Reception to Lust, Caution

The sex scenes in this movie were controversial. Many believed Lust, Caution was too violent and sensual to openly distribute even with an R rating.


At its release, Lust, Caution was labeled by some as pornographic. In filming the sex scenes, Lee did not pan away discreetly or show close-ups of the lead actors’ faces, rather, he allowed their naked bodies do the acting. Whether the sex scenes were "real" or simulated has since been the object of much speculation.

The end of filming for the cast and crew.

Due to the explicit sex scenes in Lust, Caution, it received the NC-17 rating in North America. The Motion Picture Association of America's ratings board cited the film's graphic sexuality for its decision. Director Ang Lee, producer James Schamus, and Focus Features did not submit to the MPAA by deleting some shots in order to get an “R.” By just cutting a few shots, this movie would have matched the "R" standard by the MPAA. However in China, where the film was made, the policy was "cut or no deal." All movies have to be made to be suitable for audiences of all ages. In order to pass Chinese censors, Lee cut 30 minutes of scenes in the movie. The film was thus heavily-edited before its release in China, though it played in its full, uncut version in Hong Kong.[6]

Worldwide, Lust, Caution grossed $64,574,876.

Tang Wei and Wong Lee Hom at the "Lust, Caution" premiere in New York City

The Making of the Film, and Interviews

Ang Lee has been quoted as saying, "American audiences thought that Lust, Caution, was too slow, whereas Chinese audiences thought that the movie moved too fast!"

Lust, Caution


Ang Lee discussed his initial hesitations towards filming Lust, Caution. When he first read Eileen Chang's short story, he was horrified. He thought that she had defiled modern China's story in World War II, perhaps the most patriotic, revered war ever fought for the country. He found it shocking that Eileen Chang would dare undercut the powerful, masculine war with a sensual, feminine undertone. Later on, he says he realized the potential that such a story could have. It could change the lens through which China's Great War against Japan would be viewed. It was something completely new and different that no one had done before. He also says that he considered himself the male version of Chia Chi. Beside him is lead actress Tang Wei, who also spoke about her role in the film. Tang Wei also described her experiences on-set, and the set itself, which was completely built from scratch for the purposes of this film. In particular, she mentioned the magic she felt when she heard a bell sound on a trolly car moving past her as she took her first steps onto the movie set. To her, it was as if she were walking back into time.[7]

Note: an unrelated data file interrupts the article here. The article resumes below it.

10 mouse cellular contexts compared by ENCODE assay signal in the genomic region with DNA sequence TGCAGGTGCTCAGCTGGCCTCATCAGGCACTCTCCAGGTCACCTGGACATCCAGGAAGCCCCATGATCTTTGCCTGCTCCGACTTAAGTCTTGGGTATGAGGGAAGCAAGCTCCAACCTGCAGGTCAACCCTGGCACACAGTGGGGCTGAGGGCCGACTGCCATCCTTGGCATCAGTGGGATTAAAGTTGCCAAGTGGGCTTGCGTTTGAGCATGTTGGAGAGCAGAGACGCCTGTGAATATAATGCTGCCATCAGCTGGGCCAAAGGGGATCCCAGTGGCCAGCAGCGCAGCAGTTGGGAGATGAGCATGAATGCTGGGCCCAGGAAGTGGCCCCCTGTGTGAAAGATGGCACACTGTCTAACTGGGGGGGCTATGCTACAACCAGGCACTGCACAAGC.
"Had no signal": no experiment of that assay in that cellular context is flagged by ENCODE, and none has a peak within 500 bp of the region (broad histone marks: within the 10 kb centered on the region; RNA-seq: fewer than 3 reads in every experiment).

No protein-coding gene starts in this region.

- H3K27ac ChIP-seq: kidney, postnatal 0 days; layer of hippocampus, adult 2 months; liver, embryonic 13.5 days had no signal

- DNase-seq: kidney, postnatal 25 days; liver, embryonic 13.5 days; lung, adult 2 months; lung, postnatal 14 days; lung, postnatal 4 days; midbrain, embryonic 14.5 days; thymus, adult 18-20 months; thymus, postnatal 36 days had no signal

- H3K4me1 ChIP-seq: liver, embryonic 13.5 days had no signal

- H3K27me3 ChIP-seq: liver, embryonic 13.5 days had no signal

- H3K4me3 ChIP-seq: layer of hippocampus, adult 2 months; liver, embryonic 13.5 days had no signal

Ang Lee, Tang Wei, and Taiwanese-American pop star Wong Lee Hom, who played Kuang in Lust, Caution, was interviewed on the Red Carpet in 2007.

Interviews from the DVD Release:

References

  1. Berry, Chris. (2003) Wedding Banquet: A Family (Melodrama) Affair, in Chris Berry (Ed.), Chinese Films in Focus: 25 New Takes (London: British Film Institute).
  2. The Internet Movie Database, “Ang Lee”, accessed 12 April 2010.
  3. Berry, Michael. (2005) “Ang Lee: Freedom in Film”, in Michael Berry (Ed.), Speaking in Images: Interviews with Contemporary Chinese Filmmakers (New York: Columbia University Press).
  4. Dilley, Whitney Crothers. (2007) The Cinema of Ang Lee: The Other Side of the Screen (London: Wallflower Press).
  5. Chang, Eileen (story), Ling, Wang Hui and Schamus, James (screenplay). (2007) Lust, Caution: The Story, the Screenplay, and the Making of the Film (New York: Pantheon Books).
  6. The Internet Movie Database, "Lust, Caution", accessed April 12 2010.
  7. Lust, Caution. 2007. DVD Interviews with Tang Wei, Ang Lee.